Hey everybody! This time I’m going to tell you about this great superpower called “render props”.

The term “render prop” refers to a technique for sharing code between React components using a prop whose value is a function.

The concept involved is also known as “children as a function” or “child as a function”. The components that implement this pattern can be called “render prop components”.

This is one of the advanced patterns in React that is a must to master in your daily life as a programmer.

So, I hope your JavaScript is in shape because this is an awesome, super cool pattern to implement!

Let’s get started:

Temperature component

What do we have here 👆? Let’s decode!

We have a component that receives children as a prop (it destructures it from props) and returns it as a function, with arguments. Here, children are returned with the integer 30.

Just to make sure we are on the same page, the code above is the same as writing:

Temperature component receiving generic props

Or in a more elaborated class Component:

Temperature class component example.

OK! Let’s get back to where we were coming from.

To invoke this component we write a function as children:

Okay, let’s improve the code a bit.

Temperature and main App component

I always use a little bit of bootstrap styling to make my examples simple, clean and a little bit polished.

Keep in mind that children are whatever exists inside the <Temperature> </Temperature> invocation.

The Temperature component is totally transparent about what children are, it just renders them passing 30 as an integer.

So the result we have in the browser is this:

render of the components

Let’s say something about the weather! 😽

function to say something about the weather
My brain is melting!!!

Okay! Nice feature you say!

But why is this a nice feature? Let’s keep your brain cool! 😃

We have separated the controller from the view! Now we have a component called Temperature which is able to receive temperatures from an API “far far away” and render its children, whichever they are, passing the temp value into them.

Make sure you understand this great benefit and superpower! The temperature Component doesn’t know its children in advance. It only knows that independent of the children it will render them and pass them the temperature value.

Of course we could make use of composition and encapsulate the children logic into another component, for example the ShowTemperature in Celsius.

Let’s do it.

encapsulate ShowTemperatureInCelsius

And that’s it! Why is this kewl? Because now I’m going to reuse the same thingies and do a ShowTemperatureInFahrenheit!

ShowTemperatureInFahrenheit and App Component refactoring

Yeah! That’s so nice! We’ve encapsulated the render stuff into components using composition. We could keep going making a new ShowTemperature component to be invoked inside ShowTemperatureInCelsius or ShowTemperatureInFahrenheit.

My brain is melting and my brain is not melting at the same time! This is Quantum Physics!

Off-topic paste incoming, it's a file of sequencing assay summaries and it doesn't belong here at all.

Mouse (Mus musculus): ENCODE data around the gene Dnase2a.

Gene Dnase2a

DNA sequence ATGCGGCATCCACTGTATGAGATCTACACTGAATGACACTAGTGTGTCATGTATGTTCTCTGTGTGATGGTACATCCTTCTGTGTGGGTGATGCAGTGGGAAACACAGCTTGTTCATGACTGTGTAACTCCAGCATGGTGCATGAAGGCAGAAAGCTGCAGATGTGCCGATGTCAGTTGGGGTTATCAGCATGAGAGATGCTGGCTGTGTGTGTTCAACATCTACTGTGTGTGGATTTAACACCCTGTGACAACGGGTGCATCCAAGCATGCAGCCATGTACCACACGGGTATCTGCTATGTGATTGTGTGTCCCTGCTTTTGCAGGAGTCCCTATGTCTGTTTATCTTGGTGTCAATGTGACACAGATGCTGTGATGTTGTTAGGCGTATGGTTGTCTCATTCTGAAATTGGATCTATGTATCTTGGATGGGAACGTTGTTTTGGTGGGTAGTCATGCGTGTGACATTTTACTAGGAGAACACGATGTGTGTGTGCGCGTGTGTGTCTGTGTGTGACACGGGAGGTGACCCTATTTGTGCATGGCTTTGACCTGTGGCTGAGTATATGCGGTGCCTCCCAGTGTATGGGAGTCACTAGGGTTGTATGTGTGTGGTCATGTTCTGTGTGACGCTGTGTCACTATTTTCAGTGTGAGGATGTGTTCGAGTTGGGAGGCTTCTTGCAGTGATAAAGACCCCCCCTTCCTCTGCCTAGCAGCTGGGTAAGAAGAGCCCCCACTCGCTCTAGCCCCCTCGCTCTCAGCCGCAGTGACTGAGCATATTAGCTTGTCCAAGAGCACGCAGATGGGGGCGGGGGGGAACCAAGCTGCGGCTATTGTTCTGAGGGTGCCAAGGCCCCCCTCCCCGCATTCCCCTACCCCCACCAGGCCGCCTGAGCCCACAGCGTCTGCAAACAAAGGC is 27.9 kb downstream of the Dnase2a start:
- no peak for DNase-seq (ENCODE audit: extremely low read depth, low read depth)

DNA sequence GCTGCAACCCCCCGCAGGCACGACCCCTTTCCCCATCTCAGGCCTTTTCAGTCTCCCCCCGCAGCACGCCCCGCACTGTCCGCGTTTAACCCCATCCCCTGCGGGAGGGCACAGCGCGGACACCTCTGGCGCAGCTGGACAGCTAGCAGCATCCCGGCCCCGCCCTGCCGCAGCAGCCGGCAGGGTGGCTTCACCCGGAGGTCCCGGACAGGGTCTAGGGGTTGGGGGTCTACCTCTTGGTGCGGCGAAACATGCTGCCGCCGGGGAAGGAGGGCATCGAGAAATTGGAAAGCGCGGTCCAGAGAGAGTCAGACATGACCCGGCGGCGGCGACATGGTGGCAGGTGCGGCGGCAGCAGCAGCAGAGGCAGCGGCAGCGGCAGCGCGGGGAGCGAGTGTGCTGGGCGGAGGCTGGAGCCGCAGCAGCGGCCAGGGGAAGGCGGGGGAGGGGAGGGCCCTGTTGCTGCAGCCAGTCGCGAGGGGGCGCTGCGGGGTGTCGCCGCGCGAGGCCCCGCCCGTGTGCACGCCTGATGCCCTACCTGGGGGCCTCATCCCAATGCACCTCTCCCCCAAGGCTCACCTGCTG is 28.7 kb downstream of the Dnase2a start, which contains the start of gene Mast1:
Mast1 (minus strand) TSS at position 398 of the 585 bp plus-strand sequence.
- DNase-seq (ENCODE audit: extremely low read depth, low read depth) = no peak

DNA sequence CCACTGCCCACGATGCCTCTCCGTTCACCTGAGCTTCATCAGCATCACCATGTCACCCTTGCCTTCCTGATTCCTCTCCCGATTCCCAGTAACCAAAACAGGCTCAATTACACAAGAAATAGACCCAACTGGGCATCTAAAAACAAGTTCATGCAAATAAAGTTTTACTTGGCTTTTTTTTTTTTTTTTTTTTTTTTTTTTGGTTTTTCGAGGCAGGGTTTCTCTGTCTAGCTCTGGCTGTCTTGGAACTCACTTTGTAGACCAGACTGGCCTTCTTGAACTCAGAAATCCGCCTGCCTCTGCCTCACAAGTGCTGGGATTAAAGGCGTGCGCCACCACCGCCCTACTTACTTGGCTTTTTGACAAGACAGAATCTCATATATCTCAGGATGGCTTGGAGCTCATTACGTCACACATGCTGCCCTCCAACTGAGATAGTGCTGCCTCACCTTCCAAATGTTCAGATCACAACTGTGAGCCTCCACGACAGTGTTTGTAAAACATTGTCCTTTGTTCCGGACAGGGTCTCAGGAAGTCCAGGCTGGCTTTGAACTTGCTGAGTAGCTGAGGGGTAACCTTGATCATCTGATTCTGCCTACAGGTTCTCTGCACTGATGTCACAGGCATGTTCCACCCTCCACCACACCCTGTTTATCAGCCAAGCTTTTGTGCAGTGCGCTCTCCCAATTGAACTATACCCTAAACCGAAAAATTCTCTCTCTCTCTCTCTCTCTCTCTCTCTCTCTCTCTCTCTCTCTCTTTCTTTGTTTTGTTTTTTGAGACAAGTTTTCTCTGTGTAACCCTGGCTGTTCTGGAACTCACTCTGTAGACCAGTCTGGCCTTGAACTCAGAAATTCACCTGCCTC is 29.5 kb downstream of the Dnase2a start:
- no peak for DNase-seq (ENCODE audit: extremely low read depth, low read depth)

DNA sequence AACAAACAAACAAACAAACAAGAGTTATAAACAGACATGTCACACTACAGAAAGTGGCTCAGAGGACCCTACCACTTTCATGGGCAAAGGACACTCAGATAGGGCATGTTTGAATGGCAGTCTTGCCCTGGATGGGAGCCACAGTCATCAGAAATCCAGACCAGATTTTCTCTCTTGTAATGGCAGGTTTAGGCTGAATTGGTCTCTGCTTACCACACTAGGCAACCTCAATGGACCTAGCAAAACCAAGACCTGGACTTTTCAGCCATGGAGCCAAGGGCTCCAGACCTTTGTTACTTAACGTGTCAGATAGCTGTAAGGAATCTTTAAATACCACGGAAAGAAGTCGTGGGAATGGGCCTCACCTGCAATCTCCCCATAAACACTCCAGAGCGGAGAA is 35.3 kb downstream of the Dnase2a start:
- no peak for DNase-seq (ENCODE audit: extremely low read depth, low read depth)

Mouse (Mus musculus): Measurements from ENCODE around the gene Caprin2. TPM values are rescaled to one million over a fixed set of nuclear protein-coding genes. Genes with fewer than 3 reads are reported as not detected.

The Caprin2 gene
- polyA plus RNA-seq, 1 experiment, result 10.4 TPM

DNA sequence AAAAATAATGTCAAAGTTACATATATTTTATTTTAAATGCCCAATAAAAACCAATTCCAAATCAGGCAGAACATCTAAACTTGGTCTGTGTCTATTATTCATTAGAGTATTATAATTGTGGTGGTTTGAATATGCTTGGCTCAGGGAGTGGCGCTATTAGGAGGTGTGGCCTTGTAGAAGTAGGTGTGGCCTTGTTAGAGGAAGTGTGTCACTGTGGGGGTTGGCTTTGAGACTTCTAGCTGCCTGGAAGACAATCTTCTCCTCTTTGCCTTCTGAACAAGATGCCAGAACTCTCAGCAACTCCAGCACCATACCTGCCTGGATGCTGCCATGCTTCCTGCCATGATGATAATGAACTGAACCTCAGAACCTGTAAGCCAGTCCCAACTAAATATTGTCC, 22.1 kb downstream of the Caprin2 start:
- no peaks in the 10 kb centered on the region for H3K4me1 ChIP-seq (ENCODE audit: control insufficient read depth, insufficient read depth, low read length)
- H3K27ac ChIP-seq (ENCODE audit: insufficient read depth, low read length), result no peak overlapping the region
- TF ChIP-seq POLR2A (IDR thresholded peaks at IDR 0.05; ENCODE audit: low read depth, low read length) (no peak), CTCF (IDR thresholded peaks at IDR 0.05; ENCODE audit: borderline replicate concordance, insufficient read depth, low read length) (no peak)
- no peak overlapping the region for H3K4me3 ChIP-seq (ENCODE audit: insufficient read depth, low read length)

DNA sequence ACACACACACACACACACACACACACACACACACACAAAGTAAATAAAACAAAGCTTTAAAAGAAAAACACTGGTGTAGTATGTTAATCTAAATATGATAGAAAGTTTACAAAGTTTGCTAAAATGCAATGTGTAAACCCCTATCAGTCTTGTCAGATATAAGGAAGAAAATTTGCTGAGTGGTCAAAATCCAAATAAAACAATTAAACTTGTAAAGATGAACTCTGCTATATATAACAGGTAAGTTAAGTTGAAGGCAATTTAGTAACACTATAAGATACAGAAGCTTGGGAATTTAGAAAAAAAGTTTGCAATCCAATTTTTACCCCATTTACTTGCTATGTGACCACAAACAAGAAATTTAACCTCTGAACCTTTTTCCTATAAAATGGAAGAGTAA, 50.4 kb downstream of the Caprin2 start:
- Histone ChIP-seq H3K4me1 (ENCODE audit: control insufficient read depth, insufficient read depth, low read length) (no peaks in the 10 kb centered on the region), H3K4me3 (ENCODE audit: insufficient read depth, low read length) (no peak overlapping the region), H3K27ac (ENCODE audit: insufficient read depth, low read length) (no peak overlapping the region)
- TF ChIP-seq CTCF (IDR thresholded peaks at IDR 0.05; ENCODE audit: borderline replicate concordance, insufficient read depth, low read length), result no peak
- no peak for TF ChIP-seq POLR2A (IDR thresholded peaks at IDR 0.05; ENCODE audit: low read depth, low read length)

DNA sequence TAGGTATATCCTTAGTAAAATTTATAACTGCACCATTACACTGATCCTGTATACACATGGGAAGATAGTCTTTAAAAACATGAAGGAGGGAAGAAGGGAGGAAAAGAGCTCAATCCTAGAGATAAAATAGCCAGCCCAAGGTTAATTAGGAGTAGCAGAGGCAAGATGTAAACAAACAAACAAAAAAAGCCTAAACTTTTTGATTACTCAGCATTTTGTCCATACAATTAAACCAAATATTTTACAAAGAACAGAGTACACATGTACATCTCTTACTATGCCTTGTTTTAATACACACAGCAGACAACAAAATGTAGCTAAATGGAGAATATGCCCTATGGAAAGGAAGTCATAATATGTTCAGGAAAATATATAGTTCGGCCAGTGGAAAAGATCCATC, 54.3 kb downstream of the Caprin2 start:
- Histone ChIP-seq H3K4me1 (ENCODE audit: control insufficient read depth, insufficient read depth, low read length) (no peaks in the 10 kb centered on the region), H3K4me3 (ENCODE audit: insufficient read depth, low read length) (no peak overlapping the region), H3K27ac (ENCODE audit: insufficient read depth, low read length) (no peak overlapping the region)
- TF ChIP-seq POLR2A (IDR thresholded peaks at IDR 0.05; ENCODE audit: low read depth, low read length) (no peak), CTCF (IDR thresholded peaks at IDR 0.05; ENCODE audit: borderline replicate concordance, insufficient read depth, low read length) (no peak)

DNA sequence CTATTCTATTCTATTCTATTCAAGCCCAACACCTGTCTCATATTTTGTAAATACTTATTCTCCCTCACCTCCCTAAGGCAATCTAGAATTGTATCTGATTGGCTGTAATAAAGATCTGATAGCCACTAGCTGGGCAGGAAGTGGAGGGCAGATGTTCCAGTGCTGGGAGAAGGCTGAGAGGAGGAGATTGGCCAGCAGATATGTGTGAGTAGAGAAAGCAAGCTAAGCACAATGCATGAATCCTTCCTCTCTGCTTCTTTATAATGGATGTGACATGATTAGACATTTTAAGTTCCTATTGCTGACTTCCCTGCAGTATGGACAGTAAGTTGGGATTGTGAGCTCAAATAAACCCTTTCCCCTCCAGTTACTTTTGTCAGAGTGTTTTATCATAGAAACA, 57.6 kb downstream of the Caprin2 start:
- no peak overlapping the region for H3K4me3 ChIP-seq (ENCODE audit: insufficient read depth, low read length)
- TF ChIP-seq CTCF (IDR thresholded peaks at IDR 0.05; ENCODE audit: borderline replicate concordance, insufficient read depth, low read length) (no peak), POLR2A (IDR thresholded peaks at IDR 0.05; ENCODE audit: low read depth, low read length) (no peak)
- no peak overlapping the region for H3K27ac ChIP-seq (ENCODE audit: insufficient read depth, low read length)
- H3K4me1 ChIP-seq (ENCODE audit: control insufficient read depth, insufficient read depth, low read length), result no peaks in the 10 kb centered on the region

But if we want to apply the render props pattern again to show different colors that we get from user preferences, for example?

Let’s try it.

Colors component
Temps is red or temp is black 😙

Okay mates, this is a great tool but… “With great power comes great responsibility”.

If we do one or two more render prop components we’ll deep dive into a callback hell sooner than we might expect!

When we need to extract something or get some other props that come mixed in in the React cascade flow, we’re going to start to get confused and the code will become messy and not explicit or declarative anymore.

So…how can we avoid this?

Well… maybe you already thought of this. Render props is very similar in purpose to HOC (Higher Order Components).

Actually, we can use one or the other for almost the same purpose. A lot of ink has already been spent on that subject.

If you don’t know anything about HOCs, you can read my article about the container pattern here where I show you how to do a simple HOC.

I promise to write an article about HOCs in the nearly future, because it’s also a pattern that deserves some attention.

So, just as a test let’s evolve our Color abstraction to a HOC:

withColor HOC (Higher Order Component)

Nice! The same result! We’ve done a Javascript function that receives a Component and returns a class which renders the WrappedComponent with the desired prop we can get somewhere else!

This is kind of a silly example but I think it helps point out the difference between these two patterns.

So… when should you use the former or the latter?

Well, everything comes with a cost. I’d dare say that I find HOC to be much cleaner than render props.

The problem is that HOCs cut the composition flow a little that makes React so great. Also in some circumstances they aren’t so performant and they tend to trigger more renders in your components — so beware of this caveat.

As a rule of thumb, I usually try to use render props because it’s a win-win pattern that prioritises composition.

If you find that you’re falling into a callback hell, then switch to HOC as a second step.

If you know, for instance, React Router, you easily have the feeling why withRouter is an HOC and <Switch/> or <Router/> are render props components. It depends a lot in which context you’re working and how you want the code to be expressive and fluid.

If you don’t know React Router, keep everything I told you in mind. Then, while you’re writing some code, try these patterns until you decide easily which is better according to the context or objective.

Last but not least, you can play a little bit around with the code in my GitHub repo here.

And that’s it everybody! 😘 😘 I hope you’ve enjoyed this small introduction to render props. For more information please check the Bibliography below!

Bibliography

  1. React Documentation
  2. reactpatterns.com

Thank you very much!

evedes, Nov 2018